Anti-government protests in Israel and planned labor action in the UK and France
Israel: Judicial reform proposal triggers anti-government protests
Mass protests denouncing Prime Minister Benjamin Netanyahu’s proposed judicial reforms took place in major cities across Israel on Jan. 14, resulting in localized traffic disruptions and minor skirmishes between security forces and demonstrators. Organized by political activists and backed by Israel’s left-wing parties, the demonstrations indicate strong public opposition to the political priorities of the recently formed Netanyahu-led government. While Tel Aviv witnessed the largest demonstrations – media reported that at least 80,000 gathered at the city’s Habima Square – smaller protests also materialized in Jerusalem, Modinn, Rosh Pina, and Haifa. The demonstrations proceeded largely without incident, although small crowds scuffled with police after participants blocked a major junction in Tel Aviv. In addition to Jan. 14, students at three universities in Tel Aviv, Jerusalem, and Be’er-Sheva held anti-government demonstrations on Jan. 16; security forces arrested several participants for blocking a road and refusing to comply with police instructions. The recent protests were in response to various proposals presented on Jan. 11 by Netanyahu’s new coalition government – sworn in on Dec. 29 – that critics claim will weaken the Supreme Court by enabling parliament to overturn court decisions with a simple majority vote and assume control over the appointment of judges. Indicted in 2019, Netanyahu is facing corruption charges, and the legal changes to the judiciary system could help him evade conviction or dismiss the trial. At the time of publication, no further anti-government demonstrations have been reported, although protest leaders have called for labor strikes and future public demonstrations to pressure the Prime Minister into dropping the proposed changes. This indicates that additional protests and work stoppages are possible in the short term – especially coinciding with any further developments relating to the Netanyahu corruption case or judicial reform initiatives – which could threaten the nation’s economy and disrupt business continuity.
Europe: Multi-sector labor strikes planned in the UK and France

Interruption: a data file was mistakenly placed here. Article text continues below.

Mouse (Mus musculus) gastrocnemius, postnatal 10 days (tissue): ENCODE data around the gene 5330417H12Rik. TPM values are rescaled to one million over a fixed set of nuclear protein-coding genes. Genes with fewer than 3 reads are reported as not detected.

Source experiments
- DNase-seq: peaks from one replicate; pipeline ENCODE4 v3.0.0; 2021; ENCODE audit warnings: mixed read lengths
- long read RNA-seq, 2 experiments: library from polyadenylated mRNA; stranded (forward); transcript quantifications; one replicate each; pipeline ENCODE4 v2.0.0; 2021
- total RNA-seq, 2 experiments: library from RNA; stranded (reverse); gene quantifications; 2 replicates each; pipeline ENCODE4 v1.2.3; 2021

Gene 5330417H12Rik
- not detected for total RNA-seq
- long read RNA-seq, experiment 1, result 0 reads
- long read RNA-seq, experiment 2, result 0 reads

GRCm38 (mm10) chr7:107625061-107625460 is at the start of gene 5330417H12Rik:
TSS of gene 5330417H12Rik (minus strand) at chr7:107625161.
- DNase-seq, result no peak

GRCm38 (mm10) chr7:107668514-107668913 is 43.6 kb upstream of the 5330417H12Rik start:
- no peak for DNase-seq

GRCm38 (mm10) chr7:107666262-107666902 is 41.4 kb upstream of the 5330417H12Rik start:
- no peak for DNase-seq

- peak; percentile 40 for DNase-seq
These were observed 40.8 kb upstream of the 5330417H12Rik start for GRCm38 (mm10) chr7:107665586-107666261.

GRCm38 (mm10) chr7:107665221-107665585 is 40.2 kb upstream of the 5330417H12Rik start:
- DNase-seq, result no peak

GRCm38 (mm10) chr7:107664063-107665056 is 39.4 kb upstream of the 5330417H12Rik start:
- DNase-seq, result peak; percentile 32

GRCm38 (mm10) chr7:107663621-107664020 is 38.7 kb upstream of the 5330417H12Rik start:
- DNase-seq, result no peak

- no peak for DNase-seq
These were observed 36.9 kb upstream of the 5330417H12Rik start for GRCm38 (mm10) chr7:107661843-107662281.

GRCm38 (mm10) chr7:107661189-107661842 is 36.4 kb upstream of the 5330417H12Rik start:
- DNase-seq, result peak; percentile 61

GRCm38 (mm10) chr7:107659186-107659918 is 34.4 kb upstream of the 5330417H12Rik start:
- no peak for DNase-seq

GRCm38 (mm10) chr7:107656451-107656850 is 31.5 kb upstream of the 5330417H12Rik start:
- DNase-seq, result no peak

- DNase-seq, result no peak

Ongoing labor strikes in the UK and France are projected to intensify and significantly disrupt transportation and public services across the two countries over the next sixty days. Thousands of nurses started a two-day strike on Jan. 18 and plan to renew the work stoppage on Feb. 6-7, affecting approximately a quarter of hospitals and clinics in England. A strike led by 100,000 members of the UK’s public sector union on Feb. 1 will disrupt services in 124 government departments. Train operators are also scheduled to strike on Feb. 1 and 3, which will likely delay or cancel local and national public transport services on commuter routes across the country. Teachers will conduct seven walkouts in England and Wales over the next two months, and several other UK unions representing Junior Doctors, Firefighters, and Royal Mail workers are currently balloting their members for proposed strikes. In France, coordinated, nationwide work stoppages organized by the eight largest unions are scheduled to begin on Jan. 19, during which less than one-third of high-speed TGV lines and only 10% of local TER trains are projected to remain operational. International traffic on the Eurostar and Thalys lines should remain unaffected, although the Lyria connection with Switzerland will be heavily disrupted, and services of other international train connections will be entirely canceled. Operations of the vast majority of RER commuter lines and three metro lines in Paris will be suspended, with service on the remaining lines likely to be disrupted. Paris’s Orly Airport (ORY) is the only airport in France anticipated to be disrupted by strikes, leading France’s Civil Aviation Authority to preemptively cancel 20% of flights operating at the airport. French oil sector unions will join the work stoppage on Jan. 19, with progressively longer strikes scheduled for Jan. 26 and Feb. 6 which are anticipated to decrease, if not halt, oil refinement and delivery, likely leading to fuel shortages. Sparked by unions’ grievances over stagnant wages and inflation, the ongoing industrial action initially began in mid-2022 and is expected to continue in the coming months. The approaching strikes in the UK are bolstered by Parliament’s consideration of a bill to restrict the right to strike, while work stoppages in France are reinvigorated by opposition to a new government pension reform plan extending the retirement age from 62 to 64. The unresolved nature of these labor disputes makes continuing strikes highly likely, in turn threatening to significantly impact the economies of the affected nations. Heightened security measures are likely near government buildings and highly populated areas in anticipation of protests.